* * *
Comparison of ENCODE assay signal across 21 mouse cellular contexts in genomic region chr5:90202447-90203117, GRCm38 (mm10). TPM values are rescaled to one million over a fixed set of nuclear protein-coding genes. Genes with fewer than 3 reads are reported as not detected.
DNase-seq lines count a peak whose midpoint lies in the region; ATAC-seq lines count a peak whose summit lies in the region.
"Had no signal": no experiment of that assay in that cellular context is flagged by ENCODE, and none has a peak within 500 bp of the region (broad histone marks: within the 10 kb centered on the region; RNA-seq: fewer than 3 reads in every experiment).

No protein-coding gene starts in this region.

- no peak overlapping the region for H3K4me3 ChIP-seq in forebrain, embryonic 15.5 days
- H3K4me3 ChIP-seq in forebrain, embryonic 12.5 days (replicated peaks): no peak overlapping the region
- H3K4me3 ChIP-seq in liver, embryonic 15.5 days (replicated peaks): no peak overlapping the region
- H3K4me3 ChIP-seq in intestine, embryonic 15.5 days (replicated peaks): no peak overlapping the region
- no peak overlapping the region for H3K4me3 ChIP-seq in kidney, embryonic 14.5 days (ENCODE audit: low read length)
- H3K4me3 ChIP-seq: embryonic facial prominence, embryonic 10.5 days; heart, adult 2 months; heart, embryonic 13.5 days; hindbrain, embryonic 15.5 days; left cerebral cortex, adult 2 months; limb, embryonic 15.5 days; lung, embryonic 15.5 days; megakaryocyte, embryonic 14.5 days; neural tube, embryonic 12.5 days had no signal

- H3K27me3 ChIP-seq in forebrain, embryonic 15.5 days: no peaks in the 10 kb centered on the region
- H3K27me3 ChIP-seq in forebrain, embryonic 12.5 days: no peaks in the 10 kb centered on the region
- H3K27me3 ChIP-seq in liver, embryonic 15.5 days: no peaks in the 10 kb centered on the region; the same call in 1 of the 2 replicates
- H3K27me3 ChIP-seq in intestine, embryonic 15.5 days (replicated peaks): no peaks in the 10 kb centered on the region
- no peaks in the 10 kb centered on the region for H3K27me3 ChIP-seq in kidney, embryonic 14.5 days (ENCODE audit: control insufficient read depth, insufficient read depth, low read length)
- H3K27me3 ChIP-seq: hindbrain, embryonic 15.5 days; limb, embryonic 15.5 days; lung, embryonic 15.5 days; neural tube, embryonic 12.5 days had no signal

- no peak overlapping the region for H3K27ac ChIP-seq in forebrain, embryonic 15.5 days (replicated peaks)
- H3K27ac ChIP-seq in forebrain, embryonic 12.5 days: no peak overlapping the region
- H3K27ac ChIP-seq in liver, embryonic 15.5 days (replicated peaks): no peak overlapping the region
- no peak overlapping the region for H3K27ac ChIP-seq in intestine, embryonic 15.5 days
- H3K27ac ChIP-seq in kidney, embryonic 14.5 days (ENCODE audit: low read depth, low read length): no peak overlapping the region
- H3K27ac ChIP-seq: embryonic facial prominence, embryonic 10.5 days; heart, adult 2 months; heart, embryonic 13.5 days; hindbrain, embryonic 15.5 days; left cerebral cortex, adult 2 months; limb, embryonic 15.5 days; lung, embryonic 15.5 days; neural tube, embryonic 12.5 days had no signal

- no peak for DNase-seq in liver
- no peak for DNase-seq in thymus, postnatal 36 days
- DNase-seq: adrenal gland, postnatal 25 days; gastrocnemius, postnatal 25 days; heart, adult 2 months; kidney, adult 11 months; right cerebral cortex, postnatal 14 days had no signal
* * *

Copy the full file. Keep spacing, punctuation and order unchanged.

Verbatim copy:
Comparison of ENCODE assay signal across 21 mouse cellular contexts in genomic region chr5:90202447-90203117, GRCm38 (mm10). TPM values are rescaled to one million over a fixed set of nuclear protein-coding genes. Genes with fewer than 3 reads are reported as not detected.
DNase-seq lines count a peak whose midpoint lies in the region; ATAC-seq lines count a peak whose summit lies in the region.
"Had no signal": no experiment of that assay in that cellular context is flagged by ENCODE, and none has a peak within 500 bp of the region (broad histone marks: within the 10 kb centered on the region; RNA-seq: fewer than 3 reads in every experiment).

No protein-coding gene starts in this region.

- no peak overlapping the region for H3K4me3 ChIP-seq in forebrain, embryonic 15.5 days
- H3K4me3 ChIP-seq in forebrain, embryonic 12.5 days (replicated peaks): no peak overlapping the region
- H3K4me3 ChIP-seq in liver, embryonic 15.5 days (replicated peaks): no peak overlapping the region
- H3K4me3 ChIP-seq in intestine, embryonic 15.5 days (replicated peaks): no peak overlapping the region
- no peak overlapping the region for H3K4me3 ChIP-seq in kidney, embryonic 14.5 days (ENCODE audit: low read length)
- H3K4me3 ChIP-seq: embryonic facial prominence, embryonic 10.5 days; heart, adult 2 months; heart, embryonic 13.5 days; hindbrain, embryonic 15.5 days; left cerebral cortex, adult 2 months; limb, embryonic 15.5 days; lung, embryonic 15.5 days; megakaryocyte, embryonic 14.5 days; neural tube, embryonic 12.5 days had no signal

- H3K27me3 ChIP-seq in forebrain, embryonic 15.5 days: no peaks in the 10 kb centered on the region
- H3K27me3 ChIP-seq in forebrain, embryonic 12.5 days: no peaks in the 10 kb centered on the region
- H3K27me3 ChIP-seq in liver, embryonic 15.5 days: no peaks in the 10 kb centered on the region; the same call in 1 of the 2 replicates
- H3K27me3 ChIP-seq in intestine, embryonic 15.5 days (replicated peaks): no peaks in the 10 kb centered on the region
- no peaks in the 10 kb centered on the region for H3K27me3 ChIP-seq in kidney, embryonic 14.5 days (ENCODE audit: control insufficient read depth, insufficient read depth, low read length)
- H3K27me3 ChIP-seq: hindbrain, embryonic 15.5 days; limb, embryonic 15.5 days; lung, embryonic 15.5 days; neural tube, embryonic 12.5 days had no signal

- no peak overlapping the region for H3K27ac ChIP-seq in forebrain, embryonic 15.5 days (replicated peaks)
- H3K27ac ChIP-seq in forebrain, embryonic 12.5 days: no peak overlapping the region
- H3K27ac ChIP-seq in liver, embryonic 15.5 days (replicated peaks): no peak overlapping the region
- no peak overlapping the region for H3K27ac ChIP-seq in intestine, embryonic 15.5 days
- H3K27ac ChIP-seq in kidney, embryonic 14.5 days (ENCODE audit: low read depth, low read length): no peak overlapping the region
- H3K27ac ChIP-seq: embryonic facial prominence, embryonic 10.5 days; heart, adult 2 months; heart, embryonic 13.5 days; hindbrain, embryonic 15.5 days; left cerebral cortex, adult 2 months; limb, embryonic 15.5 days; lung, embryonic 15.5 days; neural tube, embryonic 12.5 days had no signal

- no peak for DNase-seq in liver
- no peak for DNase-seq in thymus, postnatal 36 days
- DNase-seq: adrenal gland, postnatal 25 days; gastrocnemius, postnatal 25 days; heart, adult 2 months; kidney, adult 11 months; right cerebral cortex, postnatal 14 days had no signal